About Us  |  About Cheetah®  |  Contact Us

Depressed employee who threatened to kill coworkers not ‘qualified’ under disability law

By Lorene D. Park, J.D.

Even assuming an employee was disabled by major depressive disorder, he could not show he was “qualified” at the time he was fired because he repeatedly threatened to kill coworkers in “chilling detail,” explained the Ninth Circuit. Noting that an “essential function of almost every job is the ability to appropriately handle stress and interact with others,” the appeals court affirmed summary judgment for the employer on his claims under Oregon’s disability discrimination law (Mayo v. PCC Structurals, Inc., July 28, 2015, Owens, J.).

The employee, who had been treated for major depressive disorder since 1999, was a welder for the employer for many years without incident. Things changed in 2010 when he and his coworkers started having issues with a supervisor whom they claimed bullied them and made life miserable. A coworker complained in January 2011 and an HR director held a meeting with the coworker and the employee. Soon thereafter, the employee told coworkers that he was going to bring a gun to work and shoot several supervisors when they did walkthroughs. The coworkers reported this to management. When the senior HR manager called the employee, he confirmed the threats and would not rule out following through. She suspended him.

The police were notified and the employee confirmed the threats and admitted to suicidal thoughts. He was taken to a hospital and placed on a mental hold for six days. The employer approved medical leave beyond that and the employee received treatment. His health care providers believed his threats were a symptom of his major depressive disorder. They released him, suggesting that he not work with his former supervisors, but that was not feasible.

Termination, lawsuit. After the employee’s leave expired, the employer considered him a continuing threat and fired him. He filed suit, alleging violations of Oregon’s disability discrimination statute. The court granted summary judgment for the employer, finding that his threats to kill supervisors rendered him “unqualified” under the state law.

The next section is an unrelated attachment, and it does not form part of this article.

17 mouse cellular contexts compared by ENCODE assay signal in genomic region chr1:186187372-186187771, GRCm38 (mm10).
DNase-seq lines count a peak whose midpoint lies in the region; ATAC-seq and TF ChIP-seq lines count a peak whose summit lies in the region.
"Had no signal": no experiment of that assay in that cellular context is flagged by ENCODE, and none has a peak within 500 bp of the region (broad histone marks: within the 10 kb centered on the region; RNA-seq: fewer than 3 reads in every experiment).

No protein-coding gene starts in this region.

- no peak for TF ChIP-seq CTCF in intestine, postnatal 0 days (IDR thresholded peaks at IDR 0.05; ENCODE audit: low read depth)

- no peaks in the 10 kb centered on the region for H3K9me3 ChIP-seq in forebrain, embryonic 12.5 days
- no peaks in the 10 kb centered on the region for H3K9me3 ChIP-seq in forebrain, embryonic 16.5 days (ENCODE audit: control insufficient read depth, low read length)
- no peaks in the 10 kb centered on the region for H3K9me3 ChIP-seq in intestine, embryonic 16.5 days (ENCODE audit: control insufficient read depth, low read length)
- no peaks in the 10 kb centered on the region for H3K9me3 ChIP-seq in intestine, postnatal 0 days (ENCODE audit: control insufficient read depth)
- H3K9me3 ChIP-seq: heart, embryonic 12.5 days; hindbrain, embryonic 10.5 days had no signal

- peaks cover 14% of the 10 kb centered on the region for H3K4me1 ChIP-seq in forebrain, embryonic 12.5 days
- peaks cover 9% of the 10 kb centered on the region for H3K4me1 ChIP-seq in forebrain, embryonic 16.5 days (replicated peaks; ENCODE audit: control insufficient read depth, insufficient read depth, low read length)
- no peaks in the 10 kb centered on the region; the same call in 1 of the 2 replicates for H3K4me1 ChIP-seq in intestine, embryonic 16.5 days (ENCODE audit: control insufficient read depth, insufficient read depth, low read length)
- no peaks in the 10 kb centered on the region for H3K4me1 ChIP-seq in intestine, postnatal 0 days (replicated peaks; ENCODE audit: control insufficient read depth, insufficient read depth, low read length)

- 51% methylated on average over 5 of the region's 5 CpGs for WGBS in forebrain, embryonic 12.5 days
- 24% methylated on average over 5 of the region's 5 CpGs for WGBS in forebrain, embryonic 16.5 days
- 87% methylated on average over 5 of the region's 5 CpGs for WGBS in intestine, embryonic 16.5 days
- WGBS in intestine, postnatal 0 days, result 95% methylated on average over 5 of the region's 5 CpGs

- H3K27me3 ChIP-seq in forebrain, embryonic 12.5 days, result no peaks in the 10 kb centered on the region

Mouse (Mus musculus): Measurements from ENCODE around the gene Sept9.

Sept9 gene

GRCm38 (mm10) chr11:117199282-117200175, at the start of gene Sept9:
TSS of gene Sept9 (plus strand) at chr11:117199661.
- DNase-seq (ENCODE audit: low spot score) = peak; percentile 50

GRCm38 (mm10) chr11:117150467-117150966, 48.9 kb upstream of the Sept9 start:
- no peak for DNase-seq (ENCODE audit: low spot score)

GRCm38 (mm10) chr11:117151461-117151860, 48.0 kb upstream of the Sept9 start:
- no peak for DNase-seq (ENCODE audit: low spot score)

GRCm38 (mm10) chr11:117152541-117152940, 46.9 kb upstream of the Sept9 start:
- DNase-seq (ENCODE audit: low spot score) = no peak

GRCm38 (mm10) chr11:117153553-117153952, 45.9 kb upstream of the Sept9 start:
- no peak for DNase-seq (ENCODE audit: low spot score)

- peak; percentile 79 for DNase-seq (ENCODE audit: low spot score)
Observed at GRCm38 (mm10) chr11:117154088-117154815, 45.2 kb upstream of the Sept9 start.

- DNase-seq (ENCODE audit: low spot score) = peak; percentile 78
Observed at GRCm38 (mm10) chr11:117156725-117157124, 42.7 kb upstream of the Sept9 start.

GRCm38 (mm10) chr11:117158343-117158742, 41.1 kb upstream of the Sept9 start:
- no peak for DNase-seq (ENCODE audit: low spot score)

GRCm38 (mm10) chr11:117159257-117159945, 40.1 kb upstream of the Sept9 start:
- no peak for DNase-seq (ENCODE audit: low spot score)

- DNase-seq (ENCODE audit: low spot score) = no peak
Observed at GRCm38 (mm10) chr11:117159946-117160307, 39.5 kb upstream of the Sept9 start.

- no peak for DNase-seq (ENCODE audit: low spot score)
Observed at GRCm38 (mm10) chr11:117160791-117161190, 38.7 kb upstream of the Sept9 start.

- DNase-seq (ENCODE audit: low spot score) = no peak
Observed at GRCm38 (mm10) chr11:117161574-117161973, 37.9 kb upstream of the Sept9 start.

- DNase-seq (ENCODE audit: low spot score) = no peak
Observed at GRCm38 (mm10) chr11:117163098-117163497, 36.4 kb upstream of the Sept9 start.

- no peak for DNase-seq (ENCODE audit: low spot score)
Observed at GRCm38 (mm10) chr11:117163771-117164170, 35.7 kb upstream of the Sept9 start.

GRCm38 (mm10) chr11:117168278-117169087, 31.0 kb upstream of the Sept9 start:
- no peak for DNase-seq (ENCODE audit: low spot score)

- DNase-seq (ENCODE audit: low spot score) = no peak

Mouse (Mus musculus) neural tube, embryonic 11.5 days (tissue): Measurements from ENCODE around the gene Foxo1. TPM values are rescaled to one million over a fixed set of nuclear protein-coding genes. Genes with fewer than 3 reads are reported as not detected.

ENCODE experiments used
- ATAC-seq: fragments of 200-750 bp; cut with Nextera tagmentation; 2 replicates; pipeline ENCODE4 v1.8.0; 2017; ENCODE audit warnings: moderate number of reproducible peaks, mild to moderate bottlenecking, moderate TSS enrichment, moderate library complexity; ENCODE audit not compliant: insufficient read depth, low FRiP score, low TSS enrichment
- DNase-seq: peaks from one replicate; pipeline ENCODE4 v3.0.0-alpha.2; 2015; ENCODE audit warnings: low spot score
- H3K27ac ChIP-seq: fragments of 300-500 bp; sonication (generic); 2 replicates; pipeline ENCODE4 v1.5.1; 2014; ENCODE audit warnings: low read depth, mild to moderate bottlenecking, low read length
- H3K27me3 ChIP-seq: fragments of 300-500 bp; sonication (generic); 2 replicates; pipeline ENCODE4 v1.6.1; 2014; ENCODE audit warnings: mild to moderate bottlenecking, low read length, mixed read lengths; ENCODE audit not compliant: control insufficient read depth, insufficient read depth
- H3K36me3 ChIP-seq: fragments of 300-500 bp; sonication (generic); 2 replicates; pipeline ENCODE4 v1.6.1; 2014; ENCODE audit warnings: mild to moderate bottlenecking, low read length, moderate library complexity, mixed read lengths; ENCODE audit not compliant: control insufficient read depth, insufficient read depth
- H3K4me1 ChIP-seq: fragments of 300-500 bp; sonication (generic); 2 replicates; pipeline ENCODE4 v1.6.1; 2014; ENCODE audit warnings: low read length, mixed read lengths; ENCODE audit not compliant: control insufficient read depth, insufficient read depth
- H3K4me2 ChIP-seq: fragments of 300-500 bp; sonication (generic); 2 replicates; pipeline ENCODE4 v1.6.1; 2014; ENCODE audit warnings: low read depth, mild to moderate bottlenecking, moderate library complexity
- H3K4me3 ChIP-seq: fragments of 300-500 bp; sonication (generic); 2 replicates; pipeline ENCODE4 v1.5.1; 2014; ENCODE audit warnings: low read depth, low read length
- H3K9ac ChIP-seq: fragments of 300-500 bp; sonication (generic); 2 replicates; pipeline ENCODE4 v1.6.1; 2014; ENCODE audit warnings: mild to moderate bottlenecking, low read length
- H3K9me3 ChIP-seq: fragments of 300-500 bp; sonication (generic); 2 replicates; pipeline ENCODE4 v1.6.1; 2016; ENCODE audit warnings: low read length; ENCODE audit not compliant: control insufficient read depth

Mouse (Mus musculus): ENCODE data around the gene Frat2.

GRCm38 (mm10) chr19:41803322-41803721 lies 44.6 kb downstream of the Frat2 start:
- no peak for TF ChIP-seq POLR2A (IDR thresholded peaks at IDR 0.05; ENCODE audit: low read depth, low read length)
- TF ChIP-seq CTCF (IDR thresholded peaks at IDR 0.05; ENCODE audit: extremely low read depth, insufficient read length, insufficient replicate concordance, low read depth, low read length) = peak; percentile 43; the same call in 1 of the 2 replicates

Employee was not “qualified.” Affirming, the Ninth Circuit concluded that the employee failed to make out a prima facie case. Under the Oregon disability law, like the ADA, “an individual is qualified for a position if the individual, with or without reasonable accommodation, can perform the essential functions of that position,” wrote the court. Even assuming the employee in this case were disabled, he could not show that he was qualified at the time of his discharge because an “essential function of almost every job is the ability to appropriately handle stress and interact with others.” An employee is simply not qualified when stress leads him to threaten to kill his coworkers in chilling detail and on multiple occasions (here, at least five times). This was true regardless of whether his threats stemmed from his major depressive disorder.

No accommodation required here. The appeals court noted that a contrary rule would place employers in an impossible position and employers are not required to retain an employee whose unacceptable behavior threatens the safety of others, even if the behavior stems from a mental disability. The court rejected the employee’s assertion that, in the context of a credible threat of violence, an employer was required to do an individualized assessment of future risk. Nor was the court swayed by the employee’s claim that he just needed a “reasonable accommodation” in the form of different supervisors. Giving him a different supervisor “would not have changed his inappropriate response to stress—it would have just removed one potential stressor and possibly added another name to the hit list,” the court averred.